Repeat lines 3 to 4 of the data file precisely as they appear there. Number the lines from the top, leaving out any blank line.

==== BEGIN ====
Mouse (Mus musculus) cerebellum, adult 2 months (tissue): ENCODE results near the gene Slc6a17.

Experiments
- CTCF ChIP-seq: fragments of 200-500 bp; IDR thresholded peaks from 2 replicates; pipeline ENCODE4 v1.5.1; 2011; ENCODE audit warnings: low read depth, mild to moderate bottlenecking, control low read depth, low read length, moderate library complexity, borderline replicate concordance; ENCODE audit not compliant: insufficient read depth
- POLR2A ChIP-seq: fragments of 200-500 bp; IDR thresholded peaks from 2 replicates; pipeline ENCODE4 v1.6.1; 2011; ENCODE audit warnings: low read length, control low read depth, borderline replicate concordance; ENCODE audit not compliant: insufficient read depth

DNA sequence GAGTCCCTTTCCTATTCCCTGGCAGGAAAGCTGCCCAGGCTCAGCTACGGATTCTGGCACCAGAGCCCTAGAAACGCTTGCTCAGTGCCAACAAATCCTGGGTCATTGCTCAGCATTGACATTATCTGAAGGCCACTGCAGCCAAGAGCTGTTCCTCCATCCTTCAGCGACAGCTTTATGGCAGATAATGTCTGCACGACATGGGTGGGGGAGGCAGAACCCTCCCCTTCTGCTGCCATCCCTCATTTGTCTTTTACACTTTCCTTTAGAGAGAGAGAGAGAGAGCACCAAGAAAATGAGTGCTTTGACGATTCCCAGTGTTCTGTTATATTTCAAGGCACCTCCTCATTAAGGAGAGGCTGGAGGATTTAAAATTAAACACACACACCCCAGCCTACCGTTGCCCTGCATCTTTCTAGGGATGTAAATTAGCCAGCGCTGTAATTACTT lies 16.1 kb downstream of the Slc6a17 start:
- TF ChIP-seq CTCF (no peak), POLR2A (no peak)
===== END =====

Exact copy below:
- CTCF ChIP-seq: fragments of 200-500 bp; IDR thresholded peaks from 2 replicates; pipeline ENCODE4 v1.5.1; 2011; ENCODE audit warnings: low read depth, mild to moderate bottlenecking, control low read depth, low read length, moderate library complexity, borderline replicate concordance; ENCODE audit not compliant: insufficient read depth
- POLR2A ChIP-seq: fragments of 200-500 bp; IDR thresholded peaks from 2 replicates; pipeline ENCODE4 v1.6.1; 2011; ENCODE audit warnings: low read length, control low read depth, borderline replicate concordance; ENCODE audit not compliant: insufficient read depth